The senior clergyman at a cathedral in Glasgow has defended a service at which passages from the Koran were read from the lectern.
I quote from the BBC report:-
“St Mary's Episcopal Cathedral has been criticised because the verses contradict Christian teaching about Jesus.
St Mary's invited local Muslims, who also revere Jesus as a prophet, to join the service. A student, Madinah Javed, read from the lectern in Arabic from the chapter of Maryam, or Mary.
The chapter tells the story of the birth of Christ to the virgin Mary, and includes the Islamic teaching that Jesus is not the son of God and should not be worshipped, which has provoked criticism from some Anglicans. (End of quote.)
I am reminded of the Pope-of-the-day’s intolerant demand that Galileo cease spreading “fake news” which contradicted the Church’s teaching on some issue. I understand that notwithstanding Galileo’s willing offering of evidence in support of his assertions, the Church took the view that his teaching was "foolish and absurd in philosophy, and formally heretical since it explicitly contradicts in many places the sense of Holy Scripture."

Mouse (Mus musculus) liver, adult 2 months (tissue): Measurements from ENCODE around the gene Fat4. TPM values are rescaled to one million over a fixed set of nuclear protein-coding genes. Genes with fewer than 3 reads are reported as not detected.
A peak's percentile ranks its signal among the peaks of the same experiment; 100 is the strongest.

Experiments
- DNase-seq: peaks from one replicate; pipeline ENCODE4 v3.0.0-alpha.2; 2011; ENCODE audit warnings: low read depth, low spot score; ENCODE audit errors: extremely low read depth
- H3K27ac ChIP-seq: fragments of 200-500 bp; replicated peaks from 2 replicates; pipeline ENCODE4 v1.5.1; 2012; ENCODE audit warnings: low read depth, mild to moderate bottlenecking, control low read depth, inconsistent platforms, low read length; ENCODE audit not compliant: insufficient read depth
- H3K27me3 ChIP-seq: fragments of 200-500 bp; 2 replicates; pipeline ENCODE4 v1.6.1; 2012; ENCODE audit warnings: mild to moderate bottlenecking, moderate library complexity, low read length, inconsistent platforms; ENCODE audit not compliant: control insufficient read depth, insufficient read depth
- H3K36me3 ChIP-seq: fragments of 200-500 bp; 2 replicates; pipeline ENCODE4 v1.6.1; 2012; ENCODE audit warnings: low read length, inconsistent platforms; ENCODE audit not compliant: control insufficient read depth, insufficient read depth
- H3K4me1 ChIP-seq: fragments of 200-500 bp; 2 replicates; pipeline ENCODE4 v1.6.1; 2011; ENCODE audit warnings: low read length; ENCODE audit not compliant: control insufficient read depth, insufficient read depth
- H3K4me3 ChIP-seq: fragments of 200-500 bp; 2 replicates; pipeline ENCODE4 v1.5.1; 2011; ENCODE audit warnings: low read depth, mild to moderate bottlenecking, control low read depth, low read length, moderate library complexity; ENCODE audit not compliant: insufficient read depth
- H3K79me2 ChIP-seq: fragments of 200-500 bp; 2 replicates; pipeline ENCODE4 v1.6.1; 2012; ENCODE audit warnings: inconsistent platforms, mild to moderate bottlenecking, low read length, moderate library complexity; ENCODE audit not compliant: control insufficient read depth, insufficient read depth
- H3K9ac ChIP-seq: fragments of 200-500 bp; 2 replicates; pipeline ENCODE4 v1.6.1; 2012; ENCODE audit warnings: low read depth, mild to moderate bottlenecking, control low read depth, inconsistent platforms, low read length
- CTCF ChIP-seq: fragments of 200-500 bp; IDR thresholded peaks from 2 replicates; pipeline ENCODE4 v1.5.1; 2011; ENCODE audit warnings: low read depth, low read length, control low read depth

Happily however, recent news on this dispute is that the matter has been resolved in Galileo’s favour. Truth is what there is evidence for, all else is either myth, supposition or fabrication, and it seems the weight of Galileo’s evidence carried the day. Nonetheless, the outcome and the reconciliation did take many years – there always those in high places who resist the idea that weight of evidence should trump the weight of their authority.
On this present issue, the matter is binary - either Jesus is the son of God or he is not, both claims cannot be right. For myself I am pleased that Glaswegians, ever known as searchers after truth, beauty and goodness, have broached a discussion of this fascinating issue, and I look forward in due course to a resolution of the matter, one way or the other – if I live long enough, for already there are authoritarian voices from those in high places, who despite preaching tolerance, are notably intolerant of enquiry and eager to close down any discussion, to wit, Bishop Michael Nazir-Ali: "The authorities of the Scottish Episcopal Church should immediately repudiate this ill-advised invitation and exercise appropriate discipline for those involved."